You can buy a perfectly nice mango chutney in the supermarket to be honest, but when shopping last week I could not believe my luck when I found a 2kg crate of mangoes reduced to £1! If anyone is reading this in the future when inflation has taken its toll, £1 is how much a moderate loaf of bread costs. I like a chutney to go with curry that is not too spicy to counteract the heat of the curries it is served with. Probably why I like raita too, but my husband cannot understand why you would eat yogurt with a savoury dish and prefers the very hot spiced chutneys.This recipe is an almagmation of several. As normal for me, I cannot decide on one or I like components from several. You cannot really tell what a chutney is going to be like except after several months of maturing but I can feel this is going to be a good one. It smells so fragrant and I tasted a little and it has a lovely balance of sweet and vinegary.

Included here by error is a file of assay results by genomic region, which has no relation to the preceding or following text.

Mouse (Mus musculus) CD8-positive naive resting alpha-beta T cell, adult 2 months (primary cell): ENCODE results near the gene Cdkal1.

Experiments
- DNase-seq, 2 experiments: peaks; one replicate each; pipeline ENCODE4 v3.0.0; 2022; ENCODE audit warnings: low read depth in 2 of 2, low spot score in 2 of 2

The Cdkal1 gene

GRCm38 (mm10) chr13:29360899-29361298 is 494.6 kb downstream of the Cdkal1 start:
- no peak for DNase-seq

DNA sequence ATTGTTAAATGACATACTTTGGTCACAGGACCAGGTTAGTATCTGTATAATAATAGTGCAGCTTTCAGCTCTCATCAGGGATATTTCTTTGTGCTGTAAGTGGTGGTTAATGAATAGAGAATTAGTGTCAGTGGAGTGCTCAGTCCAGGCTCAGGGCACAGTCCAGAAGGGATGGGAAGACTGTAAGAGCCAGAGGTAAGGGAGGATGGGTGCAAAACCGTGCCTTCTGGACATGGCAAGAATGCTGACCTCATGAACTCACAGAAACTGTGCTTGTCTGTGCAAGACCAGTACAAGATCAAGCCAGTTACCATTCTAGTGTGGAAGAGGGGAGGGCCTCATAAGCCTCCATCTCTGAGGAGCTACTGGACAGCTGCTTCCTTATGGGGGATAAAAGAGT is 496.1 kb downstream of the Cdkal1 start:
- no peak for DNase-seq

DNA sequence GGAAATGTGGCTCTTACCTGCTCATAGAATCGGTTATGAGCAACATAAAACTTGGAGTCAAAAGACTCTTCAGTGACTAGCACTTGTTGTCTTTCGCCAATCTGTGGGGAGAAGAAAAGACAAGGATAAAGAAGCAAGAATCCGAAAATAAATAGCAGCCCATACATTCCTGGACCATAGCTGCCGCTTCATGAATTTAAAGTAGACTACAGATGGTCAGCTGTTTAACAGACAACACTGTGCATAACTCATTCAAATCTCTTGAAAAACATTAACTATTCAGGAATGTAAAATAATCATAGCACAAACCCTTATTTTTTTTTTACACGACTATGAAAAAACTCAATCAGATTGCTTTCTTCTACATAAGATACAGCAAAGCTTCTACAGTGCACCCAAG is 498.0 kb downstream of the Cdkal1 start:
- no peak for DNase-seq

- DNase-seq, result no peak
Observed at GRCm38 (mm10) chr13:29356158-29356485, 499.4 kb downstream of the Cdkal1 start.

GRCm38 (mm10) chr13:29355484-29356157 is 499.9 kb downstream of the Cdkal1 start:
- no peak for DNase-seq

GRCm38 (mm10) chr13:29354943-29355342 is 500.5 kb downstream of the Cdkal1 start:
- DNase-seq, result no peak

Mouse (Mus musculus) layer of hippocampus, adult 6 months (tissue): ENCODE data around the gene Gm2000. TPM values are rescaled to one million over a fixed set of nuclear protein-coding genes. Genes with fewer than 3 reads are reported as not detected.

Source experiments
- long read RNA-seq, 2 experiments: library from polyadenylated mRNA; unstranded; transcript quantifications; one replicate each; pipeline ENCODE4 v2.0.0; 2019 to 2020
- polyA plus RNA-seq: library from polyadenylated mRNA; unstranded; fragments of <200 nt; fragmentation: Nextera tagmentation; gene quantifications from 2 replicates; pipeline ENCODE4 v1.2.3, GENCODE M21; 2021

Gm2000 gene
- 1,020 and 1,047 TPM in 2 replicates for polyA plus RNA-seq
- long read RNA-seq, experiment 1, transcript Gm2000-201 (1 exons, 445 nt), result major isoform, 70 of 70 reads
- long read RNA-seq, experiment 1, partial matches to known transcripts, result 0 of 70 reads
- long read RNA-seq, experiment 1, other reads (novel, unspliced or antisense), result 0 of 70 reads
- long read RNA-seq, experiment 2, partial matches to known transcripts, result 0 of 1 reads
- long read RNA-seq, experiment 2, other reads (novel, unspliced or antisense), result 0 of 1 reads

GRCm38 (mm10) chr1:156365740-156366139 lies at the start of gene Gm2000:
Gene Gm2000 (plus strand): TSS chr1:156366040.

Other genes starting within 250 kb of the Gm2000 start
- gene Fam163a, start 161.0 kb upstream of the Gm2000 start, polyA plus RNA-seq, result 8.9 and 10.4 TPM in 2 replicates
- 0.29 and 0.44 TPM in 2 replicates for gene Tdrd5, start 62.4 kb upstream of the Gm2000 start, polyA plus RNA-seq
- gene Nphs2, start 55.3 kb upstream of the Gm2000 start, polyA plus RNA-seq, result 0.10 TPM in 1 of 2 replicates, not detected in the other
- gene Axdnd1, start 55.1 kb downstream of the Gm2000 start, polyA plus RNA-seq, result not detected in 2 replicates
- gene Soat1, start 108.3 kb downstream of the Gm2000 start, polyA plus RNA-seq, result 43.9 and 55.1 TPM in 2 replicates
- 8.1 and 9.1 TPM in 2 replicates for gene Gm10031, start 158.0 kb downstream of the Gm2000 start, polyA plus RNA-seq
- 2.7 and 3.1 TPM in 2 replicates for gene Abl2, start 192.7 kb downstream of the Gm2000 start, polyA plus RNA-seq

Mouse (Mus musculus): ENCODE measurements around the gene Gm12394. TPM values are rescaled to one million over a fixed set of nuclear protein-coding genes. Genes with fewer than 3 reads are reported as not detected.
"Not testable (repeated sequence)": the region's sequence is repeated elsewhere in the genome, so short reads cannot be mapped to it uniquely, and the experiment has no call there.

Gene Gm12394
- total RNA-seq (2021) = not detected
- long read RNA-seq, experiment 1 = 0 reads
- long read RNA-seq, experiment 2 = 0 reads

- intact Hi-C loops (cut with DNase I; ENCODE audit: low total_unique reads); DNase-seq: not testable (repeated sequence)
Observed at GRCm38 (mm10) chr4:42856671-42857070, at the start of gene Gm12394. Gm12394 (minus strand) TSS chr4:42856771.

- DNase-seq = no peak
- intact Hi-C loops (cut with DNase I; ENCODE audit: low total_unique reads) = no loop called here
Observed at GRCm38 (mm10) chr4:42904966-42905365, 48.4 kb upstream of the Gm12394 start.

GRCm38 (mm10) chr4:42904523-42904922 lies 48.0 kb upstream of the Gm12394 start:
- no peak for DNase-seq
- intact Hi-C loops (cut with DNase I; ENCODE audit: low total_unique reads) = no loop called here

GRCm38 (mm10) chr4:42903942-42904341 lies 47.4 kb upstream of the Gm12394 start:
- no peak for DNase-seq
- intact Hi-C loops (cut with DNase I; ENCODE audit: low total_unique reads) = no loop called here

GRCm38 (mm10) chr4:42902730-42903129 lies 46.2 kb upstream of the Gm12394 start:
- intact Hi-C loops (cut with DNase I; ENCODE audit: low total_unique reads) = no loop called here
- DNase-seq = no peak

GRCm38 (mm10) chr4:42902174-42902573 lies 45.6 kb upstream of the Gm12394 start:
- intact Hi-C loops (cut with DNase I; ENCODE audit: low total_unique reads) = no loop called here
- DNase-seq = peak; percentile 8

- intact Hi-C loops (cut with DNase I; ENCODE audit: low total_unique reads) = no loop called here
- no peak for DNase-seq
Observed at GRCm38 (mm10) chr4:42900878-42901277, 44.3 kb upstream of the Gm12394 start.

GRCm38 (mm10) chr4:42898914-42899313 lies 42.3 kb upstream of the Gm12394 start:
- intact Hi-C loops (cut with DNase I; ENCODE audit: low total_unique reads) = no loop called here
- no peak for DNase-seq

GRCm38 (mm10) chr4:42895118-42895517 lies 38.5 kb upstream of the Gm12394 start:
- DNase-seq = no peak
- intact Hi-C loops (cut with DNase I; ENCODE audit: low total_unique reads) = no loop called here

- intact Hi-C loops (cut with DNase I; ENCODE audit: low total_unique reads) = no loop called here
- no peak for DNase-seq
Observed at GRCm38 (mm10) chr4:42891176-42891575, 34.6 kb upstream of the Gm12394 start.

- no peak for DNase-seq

The spice that is particular to this dish is Nigella seeds, also known as Kalonji. They are sometimes called black onion seeds but are unrelated to onion and have a mild peppery flavour that can also be a little bitter. They are commonly used in Indian cooking such as this chutney and dhals, and are also used in a decorative way sprinkled over flat breads like naans.